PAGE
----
Ten top consumer disputes cases


The purchase or hiring of goods and services is a part of daily life. The trust required to purchase or hire services is the key to making this decision. Failing to trust can lead to financial loss and even physical injury. Consumer Protection Act 1986 (from now on called CPA) is designed to provide relief for such negligence or breach of trust quickly. A hierarchy of three tribunals has accomplished this purpose.

  • District Consumer Disputes Redressal Forum (DCDRF),
  • The State Consumer Dispute Redressal Commission (SCDRC),
  • The National Consumer Dispute Redressal Commission (NCDRC)

These tribunals have, together with the Apex Court, developed a better understanding and balance of the CPA over the years.

Corporate Bodies may be sued under CPA.

In this case, the Supreme Court ruled that a corporate entity is included in the definition of “person” in section 2(1)(m). In Dilworth, Commissioner of Stamps, Lord Watson argued that “includes” can be used to expand the word’s meaning. However, it could also mean “mean and include.” The explanations below are exhaustive. Interpretation depends on the context and the objective of the Act. The section was not intended to exclude juristic people from its scope, and the definition is inclusive by nature.

It reiterated its position in Southern Petrochemical Industries, that “supply” does not mean “sale”, and in the context of electricity, it would be the provision of service under section 2 (1)(d),(ii)) of the Act.

Professional services fall under the Act.

The court decided that services rendered by a doctor fall under the definition of services’ in section 2(1)(o). The court rejected the argument that a physician, being a professional, falls within the purview of the Indian Medical Council Act and is therefore exempted from the CPA.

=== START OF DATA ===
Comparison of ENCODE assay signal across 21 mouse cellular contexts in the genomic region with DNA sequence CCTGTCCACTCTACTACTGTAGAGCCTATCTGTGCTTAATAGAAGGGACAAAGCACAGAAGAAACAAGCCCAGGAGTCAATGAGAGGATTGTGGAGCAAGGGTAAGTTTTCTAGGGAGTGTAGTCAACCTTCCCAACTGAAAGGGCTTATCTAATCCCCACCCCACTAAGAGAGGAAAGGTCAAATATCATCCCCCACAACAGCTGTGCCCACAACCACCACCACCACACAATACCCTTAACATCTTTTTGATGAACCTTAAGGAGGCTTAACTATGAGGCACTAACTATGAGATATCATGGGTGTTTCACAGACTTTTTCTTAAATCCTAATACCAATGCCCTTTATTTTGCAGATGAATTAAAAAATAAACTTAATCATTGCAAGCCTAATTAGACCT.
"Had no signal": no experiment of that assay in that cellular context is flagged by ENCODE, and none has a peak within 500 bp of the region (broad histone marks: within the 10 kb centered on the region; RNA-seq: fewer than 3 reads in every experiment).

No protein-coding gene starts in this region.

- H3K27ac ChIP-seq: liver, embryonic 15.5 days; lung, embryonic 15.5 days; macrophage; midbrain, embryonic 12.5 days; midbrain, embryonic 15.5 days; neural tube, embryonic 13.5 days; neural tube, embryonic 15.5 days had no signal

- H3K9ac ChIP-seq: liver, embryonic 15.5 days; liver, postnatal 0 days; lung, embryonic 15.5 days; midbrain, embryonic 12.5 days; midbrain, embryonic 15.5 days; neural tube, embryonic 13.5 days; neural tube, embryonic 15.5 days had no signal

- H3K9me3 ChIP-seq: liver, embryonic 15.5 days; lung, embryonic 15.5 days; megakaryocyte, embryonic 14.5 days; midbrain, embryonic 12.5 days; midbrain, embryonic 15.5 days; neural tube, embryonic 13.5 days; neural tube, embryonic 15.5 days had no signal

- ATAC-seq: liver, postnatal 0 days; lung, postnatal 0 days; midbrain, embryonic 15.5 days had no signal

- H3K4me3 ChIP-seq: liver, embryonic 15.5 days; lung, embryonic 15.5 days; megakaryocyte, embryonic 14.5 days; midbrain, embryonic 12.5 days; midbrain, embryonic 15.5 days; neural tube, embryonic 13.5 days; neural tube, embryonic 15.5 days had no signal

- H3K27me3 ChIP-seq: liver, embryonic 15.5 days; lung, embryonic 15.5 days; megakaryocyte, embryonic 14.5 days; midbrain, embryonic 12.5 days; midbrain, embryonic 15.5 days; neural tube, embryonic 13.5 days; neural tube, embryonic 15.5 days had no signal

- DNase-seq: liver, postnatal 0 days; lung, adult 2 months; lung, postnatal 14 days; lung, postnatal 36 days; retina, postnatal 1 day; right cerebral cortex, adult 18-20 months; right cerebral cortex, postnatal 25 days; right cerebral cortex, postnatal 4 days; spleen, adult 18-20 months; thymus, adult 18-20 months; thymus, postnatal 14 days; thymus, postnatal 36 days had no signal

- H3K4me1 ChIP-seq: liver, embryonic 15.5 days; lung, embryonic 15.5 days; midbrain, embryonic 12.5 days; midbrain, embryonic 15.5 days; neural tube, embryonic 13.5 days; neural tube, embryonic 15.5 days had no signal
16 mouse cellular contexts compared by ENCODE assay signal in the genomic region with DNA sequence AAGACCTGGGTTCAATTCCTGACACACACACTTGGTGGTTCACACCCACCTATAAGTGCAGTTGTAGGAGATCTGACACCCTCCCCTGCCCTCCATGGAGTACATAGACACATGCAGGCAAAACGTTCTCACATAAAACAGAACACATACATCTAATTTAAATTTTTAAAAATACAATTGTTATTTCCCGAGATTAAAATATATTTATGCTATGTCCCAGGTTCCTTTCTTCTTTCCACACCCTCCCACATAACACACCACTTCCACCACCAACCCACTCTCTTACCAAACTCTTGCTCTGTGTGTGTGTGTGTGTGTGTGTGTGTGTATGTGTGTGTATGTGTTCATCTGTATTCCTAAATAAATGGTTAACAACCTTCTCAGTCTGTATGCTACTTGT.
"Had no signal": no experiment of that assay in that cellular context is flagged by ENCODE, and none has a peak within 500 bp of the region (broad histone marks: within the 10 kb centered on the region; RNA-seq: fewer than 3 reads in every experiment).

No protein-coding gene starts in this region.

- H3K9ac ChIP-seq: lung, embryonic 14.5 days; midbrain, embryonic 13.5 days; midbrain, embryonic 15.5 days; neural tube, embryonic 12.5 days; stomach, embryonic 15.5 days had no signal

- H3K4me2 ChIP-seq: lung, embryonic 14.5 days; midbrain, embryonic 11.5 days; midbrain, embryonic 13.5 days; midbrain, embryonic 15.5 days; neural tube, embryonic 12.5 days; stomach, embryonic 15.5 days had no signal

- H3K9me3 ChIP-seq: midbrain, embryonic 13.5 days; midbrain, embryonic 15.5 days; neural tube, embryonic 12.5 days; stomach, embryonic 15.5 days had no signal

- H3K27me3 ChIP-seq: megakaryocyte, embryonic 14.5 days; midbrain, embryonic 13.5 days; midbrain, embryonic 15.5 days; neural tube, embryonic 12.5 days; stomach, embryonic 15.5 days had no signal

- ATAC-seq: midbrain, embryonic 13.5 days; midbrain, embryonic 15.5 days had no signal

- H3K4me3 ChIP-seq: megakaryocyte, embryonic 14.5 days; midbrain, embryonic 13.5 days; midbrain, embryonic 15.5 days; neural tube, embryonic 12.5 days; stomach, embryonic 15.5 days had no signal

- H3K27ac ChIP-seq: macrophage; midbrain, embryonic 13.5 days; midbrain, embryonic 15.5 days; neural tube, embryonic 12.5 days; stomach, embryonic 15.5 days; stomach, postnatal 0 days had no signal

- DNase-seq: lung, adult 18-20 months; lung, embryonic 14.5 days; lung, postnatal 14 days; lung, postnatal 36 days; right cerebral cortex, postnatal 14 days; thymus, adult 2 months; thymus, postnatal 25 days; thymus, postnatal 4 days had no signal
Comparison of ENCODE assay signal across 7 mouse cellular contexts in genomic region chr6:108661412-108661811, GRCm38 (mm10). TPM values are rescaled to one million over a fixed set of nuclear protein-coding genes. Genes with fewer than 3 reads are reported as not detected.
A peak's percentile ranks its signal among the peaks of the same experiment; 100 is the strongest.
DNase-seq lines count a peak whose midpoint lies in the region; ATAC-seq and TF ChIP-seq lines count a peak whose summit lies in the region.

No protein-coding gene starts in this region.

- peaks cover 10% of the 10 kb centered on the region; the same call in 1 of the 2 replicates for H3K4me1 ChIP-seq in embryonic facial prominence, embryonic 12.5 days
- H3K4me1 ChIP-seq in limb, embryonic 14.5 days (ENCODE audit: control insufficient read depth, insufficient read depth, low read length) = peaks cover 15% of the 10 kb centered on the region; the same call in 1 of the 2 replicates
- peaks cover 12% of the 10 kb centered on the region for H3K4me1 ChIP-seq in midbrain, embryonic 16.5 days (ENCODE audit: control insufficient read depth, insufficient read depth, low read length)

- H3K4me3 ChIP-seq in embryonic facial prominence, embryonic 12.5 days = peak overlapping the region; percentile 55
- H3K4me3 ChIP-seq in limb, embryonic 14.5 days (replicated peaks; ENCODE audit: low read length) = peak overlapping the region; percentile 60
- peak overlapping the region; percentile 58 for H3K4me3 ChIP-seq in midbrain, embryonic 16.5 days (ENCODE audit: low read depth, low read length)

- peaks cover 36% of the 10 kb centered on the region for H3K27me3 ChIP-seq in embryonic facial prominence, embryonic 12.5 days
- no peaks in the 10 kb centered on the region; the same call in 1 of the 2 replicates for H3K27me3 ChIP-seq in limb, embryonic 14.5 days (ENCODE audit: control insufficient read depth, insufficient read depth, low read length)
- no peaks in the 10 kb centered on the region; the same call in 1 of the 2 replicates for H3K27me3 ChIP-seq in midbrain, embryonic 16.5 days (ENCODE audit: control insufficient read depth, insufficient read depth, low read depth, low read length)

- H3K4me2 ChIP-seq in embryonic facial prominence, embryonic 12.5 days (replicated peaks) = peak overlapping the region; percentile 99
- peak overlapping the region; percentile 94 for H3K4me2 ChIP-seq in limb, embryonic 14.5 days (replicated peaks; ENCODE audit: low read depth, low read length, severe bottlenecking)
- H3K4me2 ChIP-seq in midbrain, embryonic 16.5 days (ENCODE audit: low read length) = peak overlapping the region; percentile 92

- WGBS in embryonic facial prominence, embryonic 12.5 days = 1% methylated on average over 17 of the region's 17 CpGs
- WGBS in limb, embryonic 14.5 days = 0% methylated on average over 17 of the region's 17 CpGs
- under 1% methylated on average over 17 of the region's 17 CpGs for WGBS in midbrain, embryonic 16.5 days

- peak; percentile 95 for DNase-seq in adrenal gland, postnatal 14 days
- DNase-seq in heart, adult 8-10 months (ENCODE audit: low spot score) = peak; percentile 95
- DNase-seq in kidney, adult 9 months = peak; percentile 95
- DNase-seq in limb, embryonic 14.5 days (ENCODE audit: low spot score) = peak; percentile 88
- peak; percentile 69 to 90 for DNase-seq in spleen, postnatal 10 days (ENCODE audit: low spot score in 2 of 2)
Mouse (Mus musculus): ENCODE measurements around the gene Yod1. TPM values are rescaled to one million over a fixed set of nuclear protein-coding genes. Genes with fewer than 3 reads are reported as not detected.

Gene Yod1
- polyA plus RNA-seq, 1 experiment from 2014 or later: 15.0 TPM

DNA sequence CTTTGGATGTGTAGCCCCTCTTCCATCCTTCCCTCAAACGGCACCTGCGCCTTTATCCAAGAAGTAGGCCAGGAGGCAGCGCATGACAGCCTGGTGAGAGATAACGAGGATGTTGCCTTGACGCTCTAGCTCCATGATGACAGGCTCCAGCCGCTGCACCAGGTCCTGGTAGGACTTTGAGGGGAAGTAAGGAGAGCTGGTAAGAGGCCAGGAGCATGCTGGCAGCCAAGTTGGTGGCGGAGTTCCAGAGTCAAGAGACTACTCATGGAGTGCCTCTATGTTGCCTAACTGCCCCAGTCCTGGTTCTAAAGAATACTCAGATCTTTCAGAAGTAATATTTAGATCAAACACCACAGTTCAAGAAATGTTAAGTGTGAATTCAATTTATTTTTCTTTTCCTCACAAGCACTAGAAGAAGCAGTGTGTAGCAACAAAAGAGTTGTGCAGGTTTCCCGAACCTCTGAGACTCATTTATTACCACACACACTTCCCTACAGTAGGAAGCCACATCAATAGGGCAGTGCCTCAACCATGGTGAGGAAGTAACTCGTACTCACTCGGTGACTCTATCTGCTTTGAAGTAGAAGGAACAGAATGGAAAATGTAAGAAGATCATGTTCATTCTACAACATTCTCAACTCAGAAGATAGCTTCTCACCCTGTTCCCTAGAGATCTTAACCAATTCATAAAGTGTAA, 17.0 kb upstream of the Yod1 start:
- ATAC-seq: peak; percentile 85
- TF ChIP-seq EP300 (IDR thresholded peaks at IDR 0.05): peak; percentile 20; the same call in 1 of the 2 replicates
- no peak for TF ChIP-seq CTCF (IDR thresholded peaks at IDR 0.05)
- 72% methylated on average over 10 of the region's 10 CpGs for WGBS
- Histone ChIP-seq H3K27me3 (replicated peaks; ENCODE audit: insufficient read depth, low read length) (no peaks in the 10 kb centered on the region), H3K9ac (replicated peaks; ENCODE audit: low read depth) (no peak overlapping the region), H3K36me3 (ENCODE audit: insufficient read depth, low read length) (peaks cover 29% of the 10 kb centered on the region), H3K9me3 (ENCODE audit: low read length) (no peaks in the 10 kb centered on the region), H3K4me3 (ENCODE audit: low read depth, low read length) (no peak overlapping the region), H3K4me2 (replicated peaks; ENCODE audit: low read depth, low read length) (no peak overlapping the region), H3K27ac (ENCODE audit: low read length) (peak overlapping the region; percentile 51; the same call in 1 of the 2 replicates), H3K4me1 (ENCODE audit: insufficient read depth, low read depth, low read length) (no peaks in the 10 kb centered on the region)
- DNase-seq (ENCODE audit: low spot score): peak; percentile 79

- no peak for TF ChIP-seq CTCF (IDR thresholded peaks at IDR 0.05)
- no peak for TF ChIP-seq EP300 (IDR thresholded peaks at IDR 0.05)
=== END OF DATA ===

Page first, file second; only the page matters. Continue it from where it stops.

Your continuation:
It also ruled that a token fee for hospital administration purposes would not be considered a free service under the services definition. The cost of services provided by an employer or insurance company is similar to the price paid by the consumer.

Services must be rendered with due diligence and in compliance with the Law.

The complainant claimed that his son died from the wrong treatment administered by the doctor. The State Commission awarded five lakh rupees for negligence.

The National Commission appealed and found that neither the prescriptions on record contained any description of symptoms nor any preliminary vital information that a doctor must check. This includes body temperature, blood pressure and pulse rate as well as any prior medical history. Additional tests required to diagnose the condition were also mentioned. Following the case of Samira Koki v Dr Prabha Mangal (I (2008) CPJ 56(SC),) ruled that medical negligence was established by failing to include such essentials in a prescription. Also, the Commission noted that the availability of these essentials, as well as clinical observations and consent from the patient, points to the doctor’s care and diligence and acts against any frivolous cases.